Amazon, the world’s biggest online retailer, expanded its warehouses in Southern California last year due to the demand for online shopping amid the coronavirus pandemic. But a new report raised concerns regarding the impact of pollution from those warehouses on low-income communities of color in the region.
The report, prepared by nonprofit group People’s Collective for Environmental Justice (PC4EJ) in collaboration with the University of Redlands, showed how warehouses have proliferated in the Inland Empire in Southern California. The Inland Empire, also known as I.E., is an industrial region east of Los Angeles.
The report also shows that warehouses, which bring severe air pollution to surrounding communities, are correlated with poor air quality and health problems associated with air pollution. These health problems disproportionately affect people of color, which make up a huge chunk of the population in the area.
Warehouses linked to health hazards
Even without taking warehouses into account, many low-income communities of color in the I.E. already suffer from extremely high rates of toxic emissions and some of the worst traffic problems in the United States. So the emergence of warehouses from massive corporations only compounds existing environmental problems.
That said, the rapid expansion of Amazon warehouses in the area is a major cause for concern. According to the report, the online retailer made record profits in the last decade. Those profits came largely at the cost of residents in the I.E., many of whom have seen large fulfillment centers built right next to their backyards.
Andrea Vidaurre, a PCEJ policy analyst who lives in the I.E., said she was used to seeing new warehouses appear near schools. She said she also grew up alongside kids who were sometimes forced to leave school because of asthma attacks, which were triggered and exacerbated by poor air quality.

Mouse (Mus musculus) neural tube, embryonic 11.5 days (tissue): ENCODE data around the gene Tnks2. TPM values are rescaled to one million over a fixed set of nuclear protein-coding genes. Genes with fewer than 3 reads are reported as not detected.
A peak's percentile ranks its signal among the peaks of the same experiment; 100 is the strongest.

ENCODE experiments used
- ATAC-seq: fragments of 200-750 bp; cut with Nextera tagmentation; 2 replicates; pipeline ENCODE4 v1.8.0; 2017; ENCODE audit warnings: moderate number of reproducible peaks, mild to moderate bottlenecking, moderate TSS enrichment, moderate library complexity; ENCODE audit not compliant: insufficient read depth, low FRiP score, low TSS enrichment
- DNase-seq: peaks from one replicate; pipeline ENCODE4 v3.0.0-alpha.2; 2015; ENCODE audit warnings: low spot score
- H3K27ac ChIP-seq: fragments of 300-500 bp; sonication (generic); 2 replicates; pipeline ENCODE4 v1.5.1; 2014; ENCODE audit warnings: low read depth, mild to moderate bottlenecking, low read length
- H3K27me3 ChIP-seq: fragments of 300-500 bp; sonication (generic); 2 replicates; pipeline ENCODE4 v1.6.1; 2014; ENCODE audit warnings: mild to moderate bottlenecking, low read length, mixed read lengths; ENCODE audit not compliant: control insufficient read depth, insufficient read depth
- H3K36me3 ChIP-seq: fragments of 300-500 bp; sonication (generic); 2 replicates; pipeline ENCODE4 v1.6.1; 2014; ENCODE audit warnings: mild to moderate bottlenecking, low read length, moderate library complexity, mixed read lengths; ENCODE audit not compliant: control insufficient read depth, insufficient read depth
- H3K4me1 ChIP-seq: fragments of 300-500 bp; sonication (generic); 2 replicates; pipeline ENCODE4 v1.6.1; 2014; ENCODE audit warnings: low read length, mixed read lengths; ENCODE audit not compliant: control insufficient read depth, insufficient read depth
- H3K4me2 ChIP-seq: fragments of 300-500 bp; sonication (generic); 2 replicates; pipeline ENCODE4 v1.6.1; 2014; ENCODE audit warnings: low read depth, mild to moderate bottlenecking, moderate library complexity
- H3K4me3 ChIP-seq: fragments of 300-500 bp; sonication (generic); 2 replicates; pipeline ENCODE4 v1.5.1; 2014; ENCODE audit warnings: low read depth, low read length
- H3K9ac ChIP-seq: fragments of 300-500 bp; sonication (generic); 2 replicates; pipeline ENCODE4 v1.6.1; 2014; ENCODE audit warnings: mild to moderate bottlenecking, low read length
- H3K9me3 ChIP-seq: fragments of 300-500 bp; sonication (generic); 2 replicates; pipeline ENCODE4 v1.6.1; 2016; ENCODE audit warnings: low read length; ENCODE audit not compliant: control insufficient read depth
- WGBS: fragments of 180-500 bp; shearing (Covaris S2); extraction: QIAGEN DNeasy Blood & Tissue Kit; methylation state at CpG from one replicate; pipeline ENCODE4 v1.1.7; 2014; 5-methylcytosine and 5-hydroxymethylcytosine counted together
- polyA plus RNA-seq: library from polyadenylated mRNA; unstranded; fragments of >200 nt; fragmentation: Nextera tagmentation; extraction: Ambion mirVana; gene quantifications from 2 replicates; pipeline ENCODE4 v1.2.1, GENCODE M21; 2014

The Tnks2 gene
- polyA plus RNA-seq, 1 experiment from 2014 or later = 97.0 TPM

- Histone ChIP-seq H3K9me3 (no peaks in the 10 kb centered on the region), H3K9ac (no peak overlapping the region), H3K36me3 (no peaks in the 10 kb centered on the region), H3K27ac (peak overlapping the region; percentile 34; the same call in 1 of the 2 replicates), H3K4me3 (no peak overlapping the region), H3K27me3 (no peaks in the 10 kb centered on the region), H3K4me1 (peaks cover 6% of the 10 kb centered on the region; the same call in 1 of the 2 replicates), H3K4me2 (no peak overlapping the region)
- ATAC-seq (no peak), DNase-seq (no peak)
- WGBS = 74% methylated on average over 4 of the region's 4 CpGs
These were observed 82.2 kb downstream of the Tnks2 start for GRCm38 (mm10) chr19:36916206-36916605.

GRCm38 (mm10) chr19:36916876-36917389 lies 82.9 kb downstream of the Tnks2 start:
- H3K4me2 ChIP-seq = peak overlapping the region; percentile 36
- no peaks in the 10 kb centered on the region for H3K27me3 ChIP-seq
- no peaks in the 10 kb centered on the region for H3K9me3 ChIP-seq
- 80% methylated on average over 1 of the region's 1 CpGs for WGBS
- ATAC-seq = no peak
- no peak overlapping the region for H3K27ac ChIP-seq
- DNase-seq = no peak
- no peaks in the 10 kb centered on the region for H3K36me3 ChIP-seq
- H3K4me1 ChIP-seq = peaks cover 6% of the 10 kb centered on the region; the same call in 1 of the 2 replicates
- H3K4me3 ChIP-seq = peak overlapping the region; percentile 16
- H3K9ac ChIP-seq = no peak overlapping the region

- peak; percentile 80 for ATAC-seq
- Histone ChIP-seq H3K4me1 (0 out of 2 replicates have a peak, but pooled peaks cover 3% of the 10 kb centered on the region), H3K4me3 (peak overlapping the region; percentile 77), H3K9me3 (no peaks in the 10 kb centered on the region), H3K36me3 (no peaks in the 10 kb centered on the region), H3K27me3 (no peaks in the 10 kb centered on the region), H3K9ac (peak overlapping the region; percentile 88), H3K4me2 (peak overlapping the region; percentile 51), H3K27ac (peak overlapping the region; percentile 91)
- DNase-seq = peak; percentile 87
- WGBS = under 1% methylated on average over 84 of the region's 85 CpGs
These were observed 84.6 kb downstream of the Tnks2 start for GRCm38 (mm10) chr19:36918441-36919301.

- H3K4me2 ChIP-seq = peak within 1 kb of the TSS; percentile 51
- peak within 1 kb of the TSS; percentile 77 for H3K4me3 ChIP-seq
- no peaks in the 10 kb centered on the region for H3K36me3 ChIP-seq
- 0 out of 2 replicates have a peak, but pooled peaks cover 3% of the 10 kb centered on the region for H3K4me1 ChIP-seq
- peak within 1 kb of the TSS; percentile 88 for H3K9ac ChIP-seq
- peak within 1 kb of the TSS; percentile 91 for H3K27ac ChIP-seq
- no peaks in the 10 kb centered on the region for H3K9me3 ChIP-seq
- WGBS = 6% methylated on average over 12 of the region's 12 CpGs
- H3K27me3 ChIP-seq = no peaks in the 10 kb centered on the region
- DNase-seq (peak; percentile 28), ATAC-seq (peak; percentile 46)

Nonetheless, she said she was shocked to learn how frequently the warehouses were located so close to schools. “I didn’t realize there were so many. It almost feels endemic.”
Interestingly, the report found a huge disconnect between warehouse locations and online sales. In other words, people who order the least online experience more pollution and are subject to the health hazards brought by the warehouses simply by living near or right next to those facilities.
Furthermore, the report showed that the top 10 communities with the most warehouses also experienced pollution from other facilities, such as gas plants and oil refineries.
There are several other sources contributing to severe air pollution in the I.E., such as rail yards and air traffic. But this new report suggests that the recent warehouse boom and related truck emissions are a big factor as well.
And although the expansion of warehouses in the I.E. has brought thousands of jobs to the area, experts point out that the jobs are sometimes hazardous or exploitative and that the environmental consequences of the expansion outweigh its meager benefits. (Related: Amazon warehouse workers attempt to commit suicide on the job due to atrocious “slave-like” work conditions.)
Put simply, Amazon is tripling its profits at the cost of people living nearby, said Ivette Torres, a researcher and analyst with the PC4EJ who contributed to the report.
Torres and her colleagues hope that their report will serve as an advocacy tool to raise awareness about warehouse expansion in Southern California and its impacts on the region’s air pollution problems.
The report may also help bolster the need to pass the Warehouse Indirect Source Rule as soon as possible. This rule would require both new and existing warehouses to reduce their emissions every year.
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